Post-dating allows the patent application to shift the original application date forward to a later date. Usually, the period to shift the original application date is maximum six months.
Some countries such as India, New Zealand and United Kingdom provide an option to extend the period for filing the complete specification up to six months. In New Zealand, a request to post date must be filed within 15 months of the original filing date.
As per Article 87 (4) of the European Patent Convention (EPC), a post dated application can be considered as priority application, provided that, at the date of filing the European application, the previous application has been withdrawn, abandoned or refused, without being open to public inspection and without leaving any rights outstanding, and has not served as a basis for claiming a right of priority. The previous application may not thereafter serve as a basis for claiming a right of priority.
In 2000, the 6 Gulf countries namely Bahrain, Kuwait, Oman, Qatar, Saudi Arabia and the United Arab Emirates had come together to form a unitary, uniform and harmonized cooperation council to ensure a single system of patent rights protection by way of a single application covering all the 6 participating countries. This council named as ‘The Gulf Cooperation Council’ ensured a smooth and effective filing, protection and implementation system wherein applicants have the ease of seeking effective patent rights over their inventions. Applicants must ensure filing of applications with the GCC within 12 months of the priority date. It will be not possible if it is more than a year. The GCC is not a membership of Paris convention or the Patent cooperation treaty. However, the GCC is TRIPS compliant and priority arising out of other treaties and conventions is recognized.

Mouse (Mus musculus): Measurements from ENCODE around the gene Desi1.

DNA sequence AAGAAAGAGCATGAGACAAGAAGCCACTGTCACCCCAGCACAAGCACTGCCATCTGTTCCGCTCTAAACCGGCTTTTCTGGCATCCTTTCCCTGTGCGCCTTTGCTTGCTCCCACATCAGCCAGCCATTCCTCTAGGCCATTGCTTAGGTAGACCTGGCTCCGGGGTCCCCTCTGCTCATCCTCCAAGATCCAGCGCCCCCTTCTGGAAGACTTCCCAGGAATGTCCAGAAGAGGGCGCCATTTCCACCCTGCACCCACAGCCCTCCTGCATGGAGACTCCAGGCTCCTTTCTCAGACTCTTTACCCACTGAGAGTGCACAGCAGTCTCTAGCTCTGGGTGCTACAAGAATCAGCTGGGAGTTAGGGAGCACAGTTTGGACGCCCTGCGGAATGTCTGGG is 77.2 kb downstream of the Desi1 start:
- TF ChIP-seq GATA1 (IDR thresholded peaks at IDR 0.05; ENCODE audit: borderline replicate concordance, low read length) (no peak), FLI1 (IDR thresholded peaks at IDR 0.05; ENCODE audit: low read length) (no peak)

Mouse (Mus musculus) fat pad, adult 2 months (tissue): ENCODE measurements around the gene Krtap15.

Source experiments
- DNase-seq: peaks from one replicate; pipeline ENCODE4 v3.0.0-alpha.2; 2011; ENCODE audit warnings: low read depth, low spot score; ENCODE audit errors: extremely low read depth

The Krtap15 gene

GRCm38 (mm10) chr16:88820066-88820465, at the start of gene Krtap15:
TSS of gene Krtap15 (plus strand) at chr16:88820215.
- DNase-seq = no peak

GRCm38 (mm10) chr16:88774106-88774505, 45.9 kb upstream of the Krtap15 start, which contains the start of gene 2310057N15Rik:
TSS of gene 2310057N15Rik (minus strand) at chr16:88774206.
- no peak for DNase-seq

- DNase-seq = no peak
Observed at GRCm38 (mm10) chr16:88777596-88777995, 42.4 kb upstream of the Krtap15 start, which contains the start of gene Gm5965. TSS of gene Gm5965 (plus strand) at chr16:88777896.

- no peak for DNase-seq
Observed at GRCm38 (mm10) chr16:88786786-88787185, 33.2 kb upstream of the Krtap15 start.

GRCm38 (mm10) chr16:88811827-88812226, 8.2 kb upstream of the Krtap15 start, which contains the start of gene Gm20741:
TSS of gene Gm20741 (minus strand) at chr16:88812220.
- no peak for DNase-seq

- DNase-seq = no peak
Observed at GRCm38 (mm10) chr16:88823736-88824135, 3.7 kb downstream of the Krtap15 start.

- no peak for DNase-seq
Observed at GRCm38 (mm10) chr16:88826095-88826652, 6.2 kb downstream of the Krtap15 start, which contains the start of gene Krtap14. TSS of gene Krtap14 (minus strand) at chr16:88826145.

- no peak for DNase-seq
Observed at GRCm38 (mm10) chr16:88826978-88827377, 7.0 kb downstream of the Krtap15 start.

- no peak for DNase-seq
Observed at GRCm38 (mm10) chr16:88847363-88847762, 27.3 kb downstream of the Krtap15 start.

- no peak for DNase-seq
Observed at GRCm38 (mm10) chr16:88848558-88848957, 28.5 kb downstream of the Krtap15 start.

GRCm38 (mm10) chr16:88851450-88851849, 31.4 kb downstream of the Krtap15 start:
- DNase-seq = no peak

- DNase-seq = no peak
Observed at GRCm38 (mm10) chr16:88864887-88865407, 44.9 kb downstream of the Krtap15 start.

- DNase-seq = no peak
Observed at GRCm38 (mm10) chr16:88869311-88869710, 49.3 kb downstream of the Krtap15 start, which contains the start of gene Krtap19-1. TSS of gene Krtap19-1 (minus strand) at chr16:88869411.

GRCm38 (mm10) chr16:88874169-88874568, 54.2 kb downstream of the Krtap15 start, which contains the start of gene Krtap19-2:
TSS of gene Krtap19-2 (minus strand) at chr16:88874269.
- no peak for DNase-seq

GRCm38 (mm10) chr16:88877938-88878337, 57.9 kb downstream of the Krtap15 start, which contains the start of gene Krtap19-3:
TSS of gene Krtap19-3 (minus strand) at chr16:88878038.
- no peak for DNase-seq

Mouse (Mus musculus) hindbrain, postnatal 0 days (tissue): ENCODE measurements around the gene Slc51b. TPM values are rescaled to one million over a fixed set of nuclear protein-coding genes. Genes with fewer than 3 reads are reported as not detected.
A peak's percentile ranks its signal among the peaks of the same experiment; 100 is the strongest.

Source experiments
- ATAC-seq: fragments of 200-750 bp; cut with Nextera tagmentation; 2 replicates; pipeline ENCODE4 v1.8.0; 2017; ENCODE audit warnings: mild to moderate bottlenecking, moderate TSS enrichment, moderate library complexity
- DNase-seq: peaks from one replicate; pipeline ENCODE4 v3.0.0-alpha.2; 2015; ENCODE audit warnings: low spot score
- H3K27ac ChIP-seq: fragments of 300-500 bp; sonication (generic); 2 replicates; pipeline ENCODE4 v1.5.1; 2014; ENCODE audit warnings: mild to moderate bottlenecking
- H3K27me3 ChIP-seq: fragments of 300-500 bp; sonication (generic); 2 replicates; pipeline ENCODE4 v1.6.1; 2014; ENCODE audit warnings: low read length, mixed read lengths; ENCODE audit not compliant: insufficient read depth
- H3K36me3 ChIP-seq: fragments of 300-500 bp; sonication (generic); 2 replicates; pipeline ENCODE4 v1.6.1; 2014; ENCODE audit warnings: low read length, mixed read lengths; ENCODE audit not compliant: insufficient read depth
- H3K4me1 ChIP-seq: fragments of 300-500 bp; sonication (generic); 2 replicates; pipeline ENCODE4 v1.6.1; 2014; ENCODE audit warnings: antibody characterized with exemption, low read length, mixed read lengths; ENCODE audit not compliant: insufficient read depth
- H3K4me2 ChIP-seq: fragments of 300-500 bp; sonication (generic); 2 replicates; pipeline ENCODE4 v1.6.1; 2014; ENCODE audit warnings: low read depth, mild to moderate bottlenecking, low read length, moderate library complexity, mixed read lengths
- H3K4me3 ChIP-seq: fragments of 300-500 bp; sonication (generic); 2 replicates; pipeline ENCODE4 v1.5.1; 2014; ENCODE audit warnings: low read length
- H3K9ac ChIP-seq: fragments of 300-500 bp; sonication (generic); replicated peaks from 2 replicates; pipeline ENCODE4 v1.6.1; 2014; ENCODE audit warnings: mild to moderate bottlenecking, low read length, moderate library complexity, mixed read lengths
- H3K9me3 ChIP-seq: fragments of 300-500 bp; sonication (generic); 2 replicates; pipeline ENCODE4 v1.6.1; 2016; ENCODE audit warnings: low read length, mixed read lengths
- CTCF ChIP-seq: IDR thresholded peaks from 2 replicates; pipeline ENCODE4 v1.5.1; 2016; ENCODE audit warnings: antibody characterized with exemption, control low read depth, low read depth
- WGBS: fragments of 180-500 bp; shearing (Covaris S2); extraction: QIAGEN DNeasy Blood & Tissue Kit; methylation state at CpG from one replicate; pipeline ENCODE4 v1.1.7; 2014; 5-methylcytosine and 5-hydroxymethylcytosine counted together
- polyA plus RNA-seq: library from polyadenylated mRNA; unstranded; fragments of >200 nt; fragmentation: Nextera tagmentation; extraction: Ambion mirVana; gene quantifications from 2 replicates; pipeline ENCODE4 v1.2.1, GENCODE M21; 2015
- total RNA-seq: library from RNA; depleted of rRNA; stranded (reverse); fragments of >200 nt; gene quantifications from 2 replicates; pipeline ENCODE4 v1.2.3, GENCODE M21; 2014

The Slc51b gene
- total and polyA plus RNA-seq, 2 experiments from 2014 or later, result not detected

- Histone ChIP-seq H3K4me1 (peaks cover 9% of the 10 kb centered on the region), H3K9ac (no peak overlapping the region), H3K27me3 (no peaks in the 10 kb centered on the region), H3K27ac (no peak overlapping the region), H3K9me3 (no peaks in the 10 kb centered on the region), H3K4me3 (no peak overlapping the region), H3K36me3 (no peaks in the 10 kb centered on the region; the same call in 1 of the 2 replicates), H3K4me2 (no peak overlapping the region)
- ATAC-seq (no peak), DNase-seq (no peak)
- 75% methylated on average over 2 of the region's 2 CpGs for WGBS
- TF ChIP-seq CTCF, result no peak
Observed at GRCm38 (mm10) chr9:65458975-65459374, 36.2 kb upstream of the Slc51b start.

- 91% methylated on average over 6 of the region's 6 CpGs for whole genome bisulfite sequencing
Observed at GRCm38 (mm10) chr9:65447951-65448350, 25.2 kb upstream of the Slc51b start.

However, it is not be noteworthy that when a patent application is proposed to be filed in USPTO either through PCT route or convention route, and if the original filing date of a foreign priority application is more than one year prior to the proposed U.S. filing date, no right of priority can be claimed based upon the foreign priority application. Consider that the original filing date of the foreign priority application is March 31, 2015 and the applicant post-dated to September 30, 2015. The applicant then filed an application in the United States on January 31, 2016. Based on the decision from the Controller of patents in In re Clamp, 151 USPQ 423 (Comm’r Pat. 1966), the original filing date is determinative. “The Paris Convention never contemplated the creation of an arbitrary date”. Thus, the USPTO will accept a patent application filed within March 31, 2016 only.
By S. Raghu Raman